To slow the spread of Covid-19, Yosemite is only open during daylight hours. The park gates are closed to the public between 5 p.m. and 8 a.m. During the holiday season, I saw a two-mile line of cars lining up at the Park’s west entrance along highway 140. I also observed visitors coming in to take in the views during chilly days from the comfort of their vehicles.
Due to the health emergency, on December 7, the Park Service has temporarily banned overnight use and gatherings of non-household members unless authorized with a permit. Hiking, biking and rock climbing are allowed. Still, the Park Service asks visitors to recreate responsibly, as rescues put park personnel at health risk and taxes the health system that is already overloaded with Covid cases. In the nearby town of Mariposa, where longtime Valley local Sean Jones and I live, there is a regional stay at home order in effect. As of Jan. 8, Mariposa has 59 Covid active cases.
Jones, who has authored 100 first ascents in Yosemite, balances his work in construction with climbing with his kids Willow (6), Lily (16), and M’so (18) as well as climbing with longtime friends. His first ascents span the South Face of Half Dome, the Ribbon Falls Amphitheater, Bridalveil Fall and Parkline Slab. He chooses aesthetic over difficulty. His routes often parallel waterfalls where he climbs surrounded by rainbows formed by mist in the air.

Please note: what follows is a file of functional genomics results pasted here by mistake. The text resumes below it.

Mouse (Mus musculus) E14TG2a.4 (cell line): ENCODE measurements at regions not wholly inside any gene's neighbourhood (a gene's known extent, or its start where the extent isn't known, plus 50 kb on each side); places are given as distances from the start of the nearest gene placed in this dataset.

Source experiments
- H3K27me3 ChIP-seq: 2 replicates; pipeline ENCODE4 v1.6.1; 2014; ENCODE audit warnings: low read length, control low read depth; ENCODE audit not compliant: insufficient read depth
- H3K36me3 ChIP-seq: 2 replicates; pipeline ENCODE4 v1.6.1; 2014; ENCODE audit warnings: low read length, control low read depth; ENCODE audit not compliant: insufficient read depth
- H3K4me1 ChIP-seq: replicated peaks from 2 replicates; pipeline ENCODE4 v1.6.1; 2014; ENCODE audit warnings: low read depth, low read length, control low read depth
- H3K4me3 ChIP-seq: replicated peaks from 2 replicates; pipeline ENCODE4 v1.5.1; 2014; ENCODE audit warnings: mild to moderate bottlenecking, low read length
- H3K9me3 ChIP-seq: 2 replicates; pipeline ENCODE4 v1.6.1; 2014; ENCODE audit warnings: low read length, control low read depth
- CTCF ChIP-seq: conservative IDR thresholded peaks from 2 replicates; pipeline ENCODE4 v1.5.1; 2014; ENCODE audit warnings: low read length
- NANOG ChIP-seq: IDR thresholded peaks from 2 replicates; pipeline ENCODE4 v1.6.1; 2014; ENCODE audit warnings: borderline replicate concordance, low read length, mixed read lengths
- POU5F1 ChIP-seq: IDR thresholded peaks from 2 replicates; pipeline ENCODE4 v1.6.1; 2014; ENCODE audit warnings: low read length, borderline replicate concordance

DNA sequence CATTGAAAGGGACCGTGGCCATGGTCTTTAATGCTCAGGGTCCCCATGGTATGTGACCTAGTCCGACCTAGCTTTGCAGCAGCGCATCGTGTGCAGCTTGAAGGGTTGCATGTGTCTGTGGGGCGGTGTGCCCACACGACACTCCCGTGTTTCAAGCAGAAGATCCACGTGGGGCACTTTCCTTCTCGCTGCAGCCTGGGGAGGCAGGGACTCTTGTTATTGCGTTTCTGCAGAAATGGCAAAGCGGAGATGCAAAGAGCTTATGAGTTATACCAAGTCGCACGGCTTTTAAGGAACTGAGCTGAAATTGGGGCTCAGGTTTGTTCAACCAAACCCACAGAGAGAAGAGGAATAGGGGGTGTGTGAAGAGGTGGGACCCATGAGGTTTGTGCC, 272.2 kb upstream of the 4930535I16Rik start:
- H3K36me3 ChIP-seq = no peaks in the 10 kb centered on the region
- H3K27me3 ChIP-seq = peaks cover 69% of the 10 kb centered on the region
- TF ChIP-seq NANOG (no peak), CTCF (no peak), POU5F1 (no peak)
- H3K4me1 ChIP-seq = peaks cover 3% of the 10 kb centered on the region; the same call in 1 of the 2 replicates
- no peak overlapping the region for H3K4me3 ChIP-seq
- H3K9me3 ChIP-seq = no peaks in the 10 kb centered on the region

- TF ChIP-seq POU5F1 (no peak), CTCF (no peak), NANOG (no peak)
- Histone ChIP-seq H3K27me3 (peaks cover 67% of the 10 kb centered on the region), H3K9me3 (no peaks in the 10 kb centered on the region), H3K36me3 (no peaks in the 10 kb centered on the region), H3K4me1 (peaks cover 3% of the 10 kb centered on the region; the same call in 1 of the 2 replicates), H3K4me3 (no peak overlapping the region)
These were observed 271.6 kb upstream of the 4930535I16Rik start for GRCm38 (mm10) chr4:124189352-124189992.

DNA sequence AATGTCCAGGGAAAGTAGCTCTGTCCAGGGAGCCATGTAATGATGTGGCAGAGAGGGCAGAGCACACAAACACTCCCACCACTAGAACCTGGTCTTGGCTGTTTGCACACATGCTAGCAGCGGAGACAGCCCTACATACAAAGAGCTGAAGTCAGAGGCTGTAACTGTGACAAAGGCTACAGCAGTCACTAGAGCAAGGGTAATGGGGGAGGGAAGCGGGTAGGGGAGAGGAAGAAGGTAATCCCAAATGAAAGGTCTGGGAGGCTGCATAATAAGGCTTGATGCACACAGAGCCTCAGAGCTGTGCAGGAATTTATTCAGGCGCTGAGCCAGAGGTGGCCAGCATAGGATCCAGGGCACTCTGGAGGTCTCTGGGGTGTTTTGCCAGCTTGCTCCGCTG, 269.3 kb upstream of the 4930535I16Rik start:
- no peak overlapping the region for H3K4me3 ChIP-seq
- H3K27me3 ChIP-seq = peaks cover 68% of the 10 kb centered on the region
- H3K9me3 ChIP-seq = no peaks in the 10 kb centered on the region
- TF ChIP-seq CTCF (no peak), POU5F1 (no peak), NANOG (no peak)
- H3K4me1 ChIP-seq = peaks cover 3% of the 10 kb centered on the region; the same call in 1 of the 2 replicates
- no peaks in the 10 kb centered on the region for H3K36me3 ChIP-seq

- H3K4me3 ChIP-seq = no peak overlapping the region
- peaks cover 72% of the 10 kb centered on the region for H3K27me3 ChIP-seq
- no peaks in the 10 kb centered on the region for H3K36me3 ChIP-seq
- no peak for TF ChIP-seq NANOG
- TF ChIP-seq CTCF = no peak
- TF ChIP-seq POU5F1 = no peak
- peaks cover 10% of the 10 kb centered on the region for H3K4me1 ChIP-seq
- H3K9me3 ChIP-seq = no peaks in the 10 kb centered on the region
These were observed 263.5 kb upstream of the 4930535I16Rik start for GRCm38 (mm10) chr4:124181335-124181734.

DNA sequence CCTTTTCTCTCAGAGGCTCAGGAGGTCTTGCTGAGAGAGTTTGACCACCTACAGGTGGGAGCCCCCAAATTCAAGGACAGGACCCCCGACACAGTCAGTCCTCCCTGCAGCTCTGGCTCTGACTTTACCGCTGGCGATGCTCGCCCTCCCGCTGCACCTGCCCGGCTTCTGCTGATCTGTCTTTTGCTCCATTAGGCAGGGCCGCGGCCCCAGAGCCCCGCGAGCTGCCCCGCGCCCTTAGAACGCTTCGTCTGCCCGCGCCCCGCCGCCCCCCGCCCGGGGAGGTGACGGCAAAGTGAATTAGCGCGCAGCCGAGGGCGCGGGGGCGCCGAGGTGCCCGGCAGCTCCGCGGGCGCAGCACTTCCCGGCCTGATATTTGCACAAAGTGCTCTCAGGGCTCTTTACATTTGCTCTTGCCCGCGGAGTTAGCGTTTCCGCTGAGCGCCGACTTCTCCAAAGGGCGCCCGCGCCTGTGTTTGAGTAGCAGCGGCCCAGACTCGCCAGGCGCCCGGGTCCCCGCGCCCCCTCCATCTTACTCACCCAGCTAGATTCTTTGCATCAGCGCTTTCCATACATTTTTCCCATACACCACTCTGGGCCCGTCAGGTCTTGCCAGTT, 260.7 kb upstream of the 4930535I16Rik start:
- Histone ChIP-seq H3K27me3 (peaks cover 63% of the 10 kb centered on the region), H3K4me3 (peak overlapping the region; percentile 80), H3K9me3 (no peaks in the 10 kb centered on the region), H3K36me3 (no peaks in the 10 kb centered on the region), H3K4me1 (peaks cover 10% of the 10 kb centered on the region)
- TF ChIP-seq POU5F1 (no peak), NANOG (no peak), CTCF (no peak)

With decades of new routing under his belt, Jones knows how to pick and establish lines, emphasizing safety over runouts. His backyard crag is Parkline Slab, where he’s turned the 900-foot wall with a spattering of old-school, heady routes into a modern multi-pitch sport and trad area, equipped with beefy hardware at the belay and rappel stations.
In 2019 Jones and Christine Garrett completed the nine-pitch 5.11d Otherworld a sport climb. The slab to vertical adventure line has well-protected cruxes, gets all-day sun and can be climbed fast by teams familiar with the technical edging and smearing found in the Park. Jones bolted the line for his friends and family to enjoy, providing them with a route that requires only 16 quickdraws to do. It can be rappelled with a single 60m rope.
Otherworld begins on Jones’s route Homeworld (2004), before taking a direct line up the wall, where it climbs through featureless slabs via micro foot chips and knobs. Otherworld is one of seven routes, with half of those reaching that summit, Jones has established at Parkline.
Today, Jones lives 30 miles west of Yosemite in Mariposa. Before that he lived in El Portal, the small residential area that butts up against Yosemite’s Highway 140 entrance. Parkline is a short walk from El Portal, making it his then backyard crag. “Homeworld was about home and family and also derived from a Yes song,” he says. “I established Homeworld so I could stay close to home as Maggie was pregnant with my daughter Lily.”
Ten years after authoring Homeworld with Robi Borchard, Jones established a two-pitch variation to the line he called Father Son, which he bolted with his son M’so. He again returned to Homeworld with the late Graham “Grahambo” Hunt and bolted a spire finish rated 5.11d.
Last year, with Christine Garrett, Jones connected his variations on Homeworld to complete Otherworld, a new route, which straightens that line, clocking in at 9 pitches, 5.11d. “Christine was a big force, my equal partner and we swapped leads,” Jones says. “And this was her first big first ascent.” He believes Otherworld is the longest sport climb in Yosemite, and potentially the longest sport climb in California.